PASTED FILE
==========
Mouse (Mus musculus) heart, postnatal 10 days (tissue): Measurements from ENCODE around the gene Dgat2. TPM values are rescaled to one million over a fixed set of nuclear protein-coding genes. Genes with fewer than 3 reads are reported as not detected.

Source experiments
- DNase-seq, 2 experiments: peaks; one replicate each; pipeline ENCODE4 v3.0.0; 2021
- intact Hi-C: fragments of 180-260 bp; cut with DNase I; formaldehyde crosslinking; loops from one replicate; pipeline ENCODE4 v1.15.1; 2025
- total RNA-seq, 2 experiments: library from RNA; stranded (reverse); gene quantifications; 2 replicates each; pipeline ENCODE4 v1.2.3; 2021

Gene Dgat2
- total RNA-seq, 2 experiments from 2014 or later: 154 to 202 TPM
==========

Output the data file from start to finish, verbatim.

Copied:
Mouse (Mus musculus) heart, postnatal 10 days (tissue): Measurements from ENCODE around the gene Dgat2. TPM values are rescaled to one million over a fixed set of nuclear protein-coding genes. Genes with fewer than 3 reads are reported as not detected.

Source experiments
- DNase-seq, 2 experiments: peaks; one replicate each; pipeline ENCODE4 v3.0.0; 2021
- intact Hi-C: fragments of 180-260 bp; cut with DNase I; formaldehyde crosslinking; loops from one replicate; pipeline ENCODE4 v1.15.1; 2025
- total RNA-seq, 2 experiments: library from RNA; stranded (reverse); gene quantifications; 2 replicates each; pipeline ENCODE4 v1.2.3; 2021

Gene Dgat2
- total RNA-seq, 2 experiments from 2014 or later: 154 to 202 TPM